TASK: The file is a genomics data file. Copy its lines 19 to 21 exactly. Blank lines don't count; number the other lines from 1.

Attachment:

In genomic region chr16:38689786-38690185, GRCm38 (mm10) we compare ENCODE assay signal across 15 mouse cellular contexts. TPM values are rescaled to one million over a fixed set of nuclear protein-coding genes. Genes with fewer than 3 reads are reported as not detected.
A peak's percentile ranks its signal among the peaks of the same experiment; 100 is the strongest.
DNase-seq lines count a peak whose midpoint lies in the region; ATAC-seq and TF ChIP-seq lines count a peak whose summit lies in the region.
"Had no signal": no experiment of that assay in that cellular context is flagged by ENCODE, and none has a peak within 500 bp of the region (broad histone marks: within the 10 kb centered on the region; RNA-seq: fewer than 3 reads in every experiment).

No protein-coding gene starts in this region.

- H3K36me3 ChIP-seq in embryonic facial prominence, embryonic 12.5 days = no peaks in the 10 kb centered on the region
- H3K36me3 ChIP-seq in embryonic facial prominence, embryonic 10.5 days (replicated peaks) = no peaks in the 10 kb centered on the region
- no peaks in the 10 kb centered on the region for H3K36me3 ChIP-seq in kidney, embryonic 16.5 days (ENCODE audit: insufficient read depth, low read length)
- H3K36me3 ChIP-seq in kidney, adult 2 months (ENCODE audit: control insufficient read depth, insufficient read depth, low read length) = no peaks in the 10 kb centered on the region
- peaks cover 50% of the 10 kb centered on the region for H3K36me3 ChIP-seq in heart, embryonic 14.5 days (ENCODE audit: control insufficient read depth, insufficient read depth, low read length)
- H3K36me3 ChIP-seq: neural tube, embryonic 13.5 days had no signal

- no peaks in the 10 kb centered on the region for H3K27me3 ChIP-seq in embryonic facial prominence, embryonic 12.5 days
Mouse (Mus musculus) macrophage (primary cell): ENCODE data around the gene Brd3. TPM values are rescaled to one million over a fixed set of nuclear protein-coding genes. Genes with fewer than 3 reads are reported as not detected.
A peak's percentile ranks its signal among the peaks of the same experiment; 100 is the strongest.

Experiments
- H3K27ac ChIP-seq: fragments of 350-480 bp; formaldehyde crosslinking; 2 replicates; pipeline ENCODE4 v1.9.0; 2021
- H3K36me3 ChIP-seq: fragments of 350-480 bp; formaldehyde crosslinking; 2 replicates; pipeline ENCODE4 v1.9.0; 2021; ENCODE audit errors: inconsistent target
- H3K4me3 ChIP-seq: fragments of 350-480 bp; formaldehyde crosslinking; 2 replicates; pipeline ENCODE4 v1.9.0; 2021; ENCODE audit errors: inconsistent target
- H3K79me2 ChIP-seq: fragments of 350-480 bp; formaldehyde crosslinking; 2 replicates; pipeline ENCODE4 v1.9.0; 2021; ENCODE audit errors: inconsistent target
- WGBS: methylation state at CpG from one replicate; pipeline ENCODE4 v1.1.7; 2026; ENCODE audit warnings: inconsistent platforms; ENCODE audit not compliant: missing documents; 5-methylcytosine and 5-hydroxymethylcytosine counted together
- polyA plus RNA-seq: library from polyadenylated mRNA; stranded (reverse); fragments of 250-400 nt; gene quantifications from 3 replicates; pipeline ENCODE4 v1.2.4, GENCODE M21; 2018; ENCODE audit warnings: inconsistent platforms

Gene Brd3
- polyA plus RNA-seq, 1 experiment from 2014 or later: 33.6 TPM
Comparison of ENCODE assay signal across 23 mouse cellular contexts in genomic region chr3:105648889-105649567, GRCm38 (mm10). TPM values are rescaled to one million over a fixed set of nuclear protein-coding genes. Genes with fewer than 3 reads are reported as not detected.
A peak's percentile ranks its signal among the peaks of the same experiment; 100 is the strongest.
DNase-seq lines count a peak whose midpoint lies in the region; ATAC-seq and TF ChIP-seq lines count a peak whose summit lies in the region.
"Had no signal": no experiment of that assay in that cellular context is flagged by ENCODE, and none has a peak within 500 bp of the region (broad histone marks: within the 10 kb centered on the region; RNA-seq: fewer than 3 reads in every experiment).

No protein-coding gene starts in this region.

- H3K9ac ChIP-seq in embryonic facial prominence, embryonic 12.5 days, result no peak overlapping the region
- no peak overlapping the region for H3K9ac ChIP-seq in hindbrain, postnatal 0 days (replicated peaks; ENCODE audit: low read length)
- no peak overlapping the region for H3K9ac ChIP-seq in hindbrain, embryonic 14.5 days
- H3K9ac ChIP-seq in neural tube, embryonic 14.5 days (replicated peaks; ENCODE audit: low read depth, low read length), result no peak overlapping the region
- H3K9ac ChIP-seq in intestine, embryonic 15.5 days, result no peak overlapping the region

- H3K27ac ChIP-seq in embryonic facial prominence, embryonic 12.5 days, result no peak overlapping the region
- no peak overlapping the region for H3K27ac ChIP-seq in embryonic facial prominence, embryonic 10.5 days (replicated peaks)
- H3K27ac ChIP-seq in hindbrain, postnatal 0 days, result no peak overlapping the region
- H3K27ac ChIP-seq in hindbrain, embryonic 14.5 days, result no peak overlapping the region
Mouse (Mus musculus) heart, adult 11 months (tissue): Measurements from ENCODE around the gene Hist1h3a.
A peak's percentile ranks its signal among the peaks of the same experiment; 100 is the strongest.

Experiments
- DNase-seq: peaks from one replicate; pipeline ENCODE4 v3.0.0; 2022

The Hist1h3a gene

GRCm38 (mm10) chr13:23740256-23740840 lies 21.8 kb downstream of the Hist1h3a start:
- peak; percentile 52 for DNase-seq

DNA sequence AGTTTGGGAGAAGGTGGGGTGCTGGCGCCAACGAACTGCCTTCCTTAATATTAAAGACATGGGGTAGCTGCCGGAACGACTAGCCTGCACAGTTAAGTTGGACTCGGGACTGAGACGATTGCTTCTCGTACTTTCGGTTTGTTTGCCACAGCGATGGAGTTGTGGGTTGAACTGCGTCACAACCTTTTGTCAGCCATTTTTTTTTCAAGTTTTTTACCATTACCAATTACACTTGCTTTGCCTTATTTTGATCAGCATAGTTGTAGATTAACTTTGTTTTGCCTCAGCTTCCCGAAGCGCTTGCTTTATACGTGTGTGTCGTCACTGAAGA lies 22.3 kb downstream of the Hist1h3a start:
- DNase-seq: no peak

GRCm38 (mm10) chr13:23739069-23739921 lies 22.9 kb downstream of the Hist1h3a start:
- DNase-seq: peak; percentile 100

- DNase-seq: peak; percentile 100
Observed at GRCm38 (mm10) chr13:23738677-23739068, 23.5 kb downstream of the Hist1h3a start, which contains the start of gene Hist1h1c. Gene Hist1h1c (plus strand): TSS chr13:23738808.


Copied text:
- H3K79me2 ChIP-seq: fragments of 350-480 bp; formaldehyde crosslinking; 2 replicates; pipeline ENCODE4 v1.9.0; 2021; ENCODE audit errors: inconsistent target
- WGBS: methylation state at CpG from one replicate; pipeline ENCODE4 v1.1.7; 2026; ENCODE audit warnings: inconsistent platforms; ENCODE audit not compliant: missing documents; 5-methylcytosine and 5-hydroxymethylcytosine counted together
- polyA plus RNA-seq: library from polyadenylated mRNA; stranded (reverse); fragments of 250-400 nt; gene quantifications from 3 replicates; pipeline ENCODE4 v1.2.4, GENCODE M21; 2018; ENCODE audit warnings: inconsistent platforms